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Author Topic: Proof of Stake  (Read 13406 times)
Meni Rosenfeld
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March 18, 2012, 05:41:09 PM
 #101

Secondly, your idea works and sounds good. Let's consider the starting result where p starts out at 0.01 and increases by some small fixed amount or percentage with every block until it reaches some long-term target.

The initial block finder would have mining power at block 2 equal to:
50^0.01/(50^0.01+9*0.000001^0.01)=11.7% of the network. The other 9 miners would each control 9.8% of the network.

Thus we no longer have a winner take all lottery. I agree that this is probably a better system than a winner take all lottery (though I still find the winner take all situation amusing). Moreover, it should be extremely simple to code this.
A better solution is to add an offset. Instead of giving stakeholders an improvement factor of s^p (s is the stake and p is the influence level of stake on mining), make it a factor of (a+s)^p where a is some constant. So early on, when nobody has a large stake, mining will be proportional to hashrate without much consideration of stake. Also later, even someone with low or no stake can still mine somewhat.

An offset introduces decreasing returns to scale (DRS).  With DRS, output per unit time increases when you subdivide accounts. Fixing hashing power, mining with 100 accounts with 0.01 bitcoins in each has a higher output rate than mining in 1 account with 1 bitcoin. Nevertheless, an offset works too. It just needs to be phased out completely after the initial distrubition period is over because DRS allows gaming of the system.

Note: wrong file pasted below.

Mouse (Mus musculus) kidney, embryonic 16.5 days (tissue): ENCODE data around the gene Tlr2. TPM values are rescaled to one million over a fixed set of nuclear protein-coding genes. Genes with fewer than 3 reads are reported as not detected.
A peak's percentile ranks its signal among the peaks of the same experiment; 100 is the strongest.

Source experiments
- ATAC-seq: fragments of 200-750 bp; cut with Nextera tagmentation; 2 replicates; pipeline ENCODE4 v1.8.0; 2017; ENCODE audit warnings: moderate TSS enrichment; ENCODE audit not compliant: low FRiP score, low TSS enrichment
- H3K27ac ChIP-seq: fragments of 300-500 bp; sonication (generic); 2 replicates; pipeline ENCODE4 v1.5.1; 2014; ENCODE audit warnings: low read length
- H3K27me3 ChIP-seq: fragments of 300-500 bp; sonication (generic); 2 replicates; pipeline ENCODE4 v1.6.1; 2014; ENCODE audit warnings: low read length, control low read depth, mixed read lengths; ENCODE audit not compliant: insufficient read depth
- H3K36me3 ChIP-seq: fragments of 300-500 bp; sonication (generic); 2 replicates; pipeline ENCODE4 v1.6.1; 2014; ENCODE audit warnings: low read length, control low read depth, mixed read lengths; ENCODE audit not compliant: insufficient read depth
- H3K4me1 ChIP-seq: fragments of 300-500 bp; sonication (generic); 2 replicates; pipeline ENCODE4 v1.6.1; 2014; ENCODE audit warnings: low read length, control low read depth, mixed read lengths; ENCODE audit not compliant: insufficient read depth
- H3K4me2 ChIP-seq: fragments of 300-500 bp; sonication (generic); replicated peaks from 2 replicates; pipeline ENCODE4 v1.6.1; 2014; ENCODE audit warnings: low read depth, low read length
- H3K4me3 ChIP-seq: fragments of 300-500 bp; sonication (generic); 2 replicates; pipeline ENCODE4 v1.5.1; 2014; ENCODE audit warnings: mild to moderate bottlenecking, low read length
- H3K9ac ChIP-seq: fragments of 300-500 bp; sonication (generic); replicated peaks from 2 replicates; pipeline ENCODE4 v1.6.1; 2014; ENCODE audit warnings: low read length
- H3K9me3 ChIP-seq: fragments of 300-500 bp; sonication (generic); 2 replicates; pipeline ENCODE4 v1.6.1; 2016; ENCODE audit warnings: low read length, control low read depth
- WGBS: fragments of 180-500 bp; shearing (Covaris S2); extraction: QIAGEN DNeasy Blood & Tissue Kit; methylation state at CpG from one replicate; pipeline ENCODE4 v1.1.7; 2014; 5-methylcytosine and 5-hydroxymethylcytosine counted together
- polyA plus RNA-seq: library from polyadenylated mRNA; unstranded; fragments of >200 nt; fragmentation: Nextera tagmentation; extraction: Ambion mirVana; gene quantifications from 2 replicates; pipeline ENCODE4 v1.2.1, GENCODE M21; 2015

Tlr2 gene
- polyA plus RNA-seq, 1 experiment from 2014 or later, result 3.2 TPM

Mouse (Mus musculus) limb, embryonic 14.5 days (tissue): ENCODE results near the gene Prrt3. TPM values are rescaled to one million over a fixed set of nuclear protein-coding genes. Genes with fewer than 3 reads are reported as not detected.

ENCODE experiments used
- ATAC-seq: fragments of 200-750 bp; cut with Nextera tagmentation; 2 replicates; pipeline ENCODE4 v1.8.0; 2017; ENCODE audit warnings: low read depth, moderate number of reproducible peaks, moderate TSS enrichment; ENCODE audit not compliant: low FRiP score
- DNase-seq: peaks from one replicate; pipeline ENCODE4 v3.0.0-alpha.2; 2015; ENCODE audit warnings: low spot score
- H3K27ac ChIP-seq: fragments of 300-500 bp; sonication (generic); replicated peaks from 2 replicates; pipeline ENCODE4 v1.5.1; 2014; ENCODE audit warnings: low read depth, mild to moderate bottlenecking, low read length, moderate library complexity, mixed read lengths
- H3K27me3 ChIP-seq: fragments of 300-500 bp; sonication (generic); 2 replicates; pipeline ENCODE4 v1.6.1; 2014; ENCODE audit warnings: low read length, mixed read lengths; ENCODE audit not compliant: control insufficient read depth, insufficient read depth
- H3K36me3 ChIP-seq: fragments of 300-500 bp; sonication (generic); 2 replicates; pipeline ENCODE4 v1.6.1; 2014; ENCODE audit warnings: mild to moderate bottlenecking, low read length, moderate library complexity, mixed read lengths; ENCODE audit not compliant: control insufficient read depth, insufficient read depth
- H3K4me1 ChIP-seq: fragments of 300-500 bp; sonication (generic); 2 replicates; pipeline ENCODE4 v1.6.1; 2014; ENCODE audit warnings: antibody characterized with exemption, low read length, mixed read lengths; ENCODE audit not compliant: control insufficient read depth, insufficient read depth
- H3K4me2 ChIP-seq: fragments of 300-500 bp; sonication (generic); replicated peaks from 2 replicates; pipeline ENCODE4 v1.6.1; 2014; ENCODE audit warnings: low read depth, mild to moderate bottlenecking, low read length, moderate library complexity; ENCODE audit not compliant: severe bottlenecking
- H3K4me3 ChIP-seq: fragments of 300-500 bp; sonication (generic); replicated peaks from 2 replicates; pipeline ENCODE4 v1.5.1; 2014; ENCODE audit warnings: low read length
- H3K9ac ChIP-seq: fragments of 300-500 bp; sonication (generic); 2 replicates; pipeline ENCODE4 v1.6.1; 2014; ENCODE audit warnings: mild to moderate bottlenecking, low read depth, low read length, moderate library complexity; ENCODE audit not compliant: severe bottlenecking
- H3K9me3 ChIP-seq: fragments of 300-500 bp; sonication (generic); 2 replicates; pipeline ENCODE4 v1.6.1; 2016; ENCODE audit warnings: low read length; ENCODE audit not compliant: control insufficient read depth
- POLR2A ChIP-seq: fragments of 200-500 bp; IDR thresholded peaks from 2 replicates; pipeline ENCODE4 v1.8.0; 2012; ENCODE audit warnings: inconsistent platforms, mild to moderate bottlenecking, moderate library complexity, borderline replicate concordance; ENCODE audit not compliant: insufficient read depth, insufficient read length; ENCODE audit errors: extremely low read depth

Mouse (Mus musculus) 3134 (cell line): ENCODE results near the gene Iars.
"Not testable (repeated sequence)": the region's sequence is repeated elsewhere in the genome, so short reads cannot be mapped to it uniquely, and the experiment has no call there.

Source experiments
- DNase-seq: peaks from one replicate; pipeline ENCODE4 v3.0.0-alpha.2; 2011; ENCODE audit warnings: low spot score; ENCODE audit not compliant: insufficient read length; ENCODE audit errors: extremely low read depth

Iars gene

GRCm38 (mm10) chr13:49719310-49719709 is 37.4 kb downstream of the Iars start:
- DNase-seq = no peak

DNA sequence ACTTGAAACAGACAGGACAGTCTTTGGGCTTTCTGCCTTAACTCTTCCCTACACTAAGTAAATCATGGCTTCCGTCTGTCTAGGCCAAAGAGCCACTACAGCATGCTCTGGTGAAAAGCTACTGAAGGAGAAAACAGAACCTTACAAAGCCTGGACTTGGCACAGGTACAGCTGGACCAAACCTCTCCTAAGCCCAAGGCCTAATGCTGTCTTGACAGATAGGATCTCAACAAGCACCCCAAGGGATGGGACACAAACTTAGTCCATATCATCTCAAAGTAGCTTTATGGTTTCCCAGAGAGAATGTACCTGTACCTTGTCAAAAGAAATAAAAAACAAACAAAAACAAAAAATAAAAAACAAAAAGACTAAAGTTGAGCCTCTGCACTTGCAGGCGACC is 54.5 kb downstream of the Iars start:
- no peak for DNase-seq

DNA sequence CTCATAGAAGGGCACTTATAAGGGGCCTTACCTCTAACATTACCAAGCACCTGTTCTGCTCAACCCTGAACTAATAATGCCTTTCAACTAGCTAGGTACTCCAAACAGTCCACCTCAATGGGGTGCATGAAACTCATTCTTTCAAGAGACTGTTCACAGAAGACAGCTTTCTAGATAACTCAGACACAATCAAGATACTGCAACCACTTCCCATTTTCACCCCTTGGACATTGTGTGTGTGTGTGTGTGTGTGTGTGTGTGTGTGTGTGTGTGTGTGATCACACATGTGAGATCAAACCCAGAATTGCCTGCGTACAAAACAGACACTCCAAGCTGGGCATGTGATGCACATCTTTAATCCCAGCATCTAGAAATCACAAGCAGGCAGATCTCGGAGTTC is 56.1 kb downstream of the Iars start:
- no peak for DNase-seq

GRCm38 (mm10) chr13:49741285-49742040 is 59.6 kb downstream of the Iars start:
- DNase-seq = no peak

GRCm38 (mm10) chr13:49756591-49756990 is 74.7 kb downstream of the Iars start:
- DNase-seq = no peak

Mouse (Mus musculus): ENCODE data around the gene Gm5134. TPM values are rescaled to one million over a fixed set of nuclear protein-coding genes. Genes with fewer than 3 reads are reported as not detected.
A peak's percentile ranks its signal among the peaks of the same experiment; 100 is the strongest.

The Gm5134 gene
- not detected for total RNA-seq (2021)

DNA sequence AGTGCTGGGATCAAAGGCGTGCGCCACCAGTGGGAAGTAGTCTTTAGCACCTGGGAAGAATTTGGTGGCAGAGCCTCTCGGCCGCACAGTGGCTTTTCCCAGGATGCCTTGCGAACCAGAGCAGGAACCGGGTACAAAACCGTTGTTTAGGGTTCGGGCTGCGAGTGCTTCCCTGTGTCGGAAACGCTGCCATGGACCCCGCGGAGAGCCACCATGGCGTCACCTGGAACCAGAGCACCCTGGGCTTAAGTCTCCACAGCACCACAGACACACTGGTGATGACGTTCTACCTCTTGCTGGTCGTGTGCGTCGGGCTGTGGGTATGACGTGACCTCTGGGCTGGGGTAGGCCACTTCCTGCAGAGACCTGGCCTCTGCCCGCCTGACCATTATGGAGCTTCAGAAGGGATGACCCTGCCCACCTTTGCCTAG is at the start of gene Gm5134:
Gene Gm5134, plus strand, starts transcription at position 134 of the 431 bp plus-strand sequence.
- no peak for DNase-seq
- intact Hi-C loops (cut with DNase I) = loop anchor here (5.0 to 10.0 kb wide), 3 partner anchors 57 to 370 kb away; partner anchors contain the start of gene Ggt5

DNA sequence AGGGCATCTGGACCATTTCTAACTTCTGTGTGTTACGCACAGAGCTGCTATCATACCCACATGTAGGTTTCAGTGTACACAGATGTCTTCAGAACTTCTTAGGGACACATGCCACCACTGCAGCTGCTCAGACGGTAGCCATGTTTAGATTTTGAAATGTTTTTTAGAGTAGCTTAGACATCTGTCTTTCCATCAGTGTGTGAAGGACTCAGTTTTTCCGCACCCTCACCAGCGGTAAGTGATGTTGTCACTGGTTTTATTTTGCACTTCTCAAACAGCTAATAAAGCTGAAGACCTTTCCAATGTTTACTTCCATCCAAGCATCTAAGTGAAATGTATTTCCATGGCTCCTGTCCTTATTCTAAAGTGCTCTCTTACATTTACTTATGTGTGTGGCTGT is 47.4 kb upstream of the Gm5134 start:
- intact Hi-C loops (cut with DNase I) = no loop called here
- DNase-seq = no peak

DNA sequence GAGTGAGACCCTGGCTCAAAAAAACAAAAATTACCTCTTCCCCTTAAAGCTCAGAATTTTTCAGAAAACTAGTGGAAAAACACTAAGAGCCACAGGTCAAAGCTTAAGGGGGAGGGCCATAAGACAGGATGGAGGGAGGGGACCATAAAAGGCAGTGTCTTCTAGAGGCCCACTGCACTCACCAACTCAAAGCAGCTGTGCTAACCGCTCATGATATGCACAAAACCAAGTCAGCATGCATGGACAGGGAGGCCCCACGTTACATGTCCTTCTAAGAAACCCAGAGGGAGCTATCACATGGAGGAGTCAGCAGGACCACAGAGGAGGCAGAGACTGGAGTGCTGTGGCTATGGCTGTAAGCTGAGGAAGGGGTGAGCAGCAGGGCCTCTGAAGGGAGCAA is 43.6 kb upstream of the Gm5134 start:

Right, seems like I still haven't got the hang of your system.

Starting p at 0 and letting it gradually grow to the target value seems like it could work, but there's still a nontrivial bootstrapping problem. I guess that a faucet to get a small stake to start could mitigate it. p should remain very small until there's a somewhat decent exchange.

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March 18, 2012, 07:39:58 PM
 #102

First off, a more immediate problem than adoption is that no one with appropriate skills has volunteered to modify the bitcoin code to make a proof-of-stake altchain or minority fork possible.

mmm...I thought you were still identifying requirements and refining/vetting a design to meet those requirements for your PoS altchain.  If I was a programmer (I'm not), I wouldn't be inclined to begin coding anything until a design phase is complete (especially on a volunteer basis).  I've read through this thread and the wiki entry a couple of times, and I still don't see a workable design for an altchain yet...am I missing something?

If you're saying the altchain design is complete, and it's represented by:

Hash Difficulty >= Difficulty Target / ( max(Coin-confirmations used to sign block, 100 satoshi-confirmations) )^( p / (1-p)) with p = .8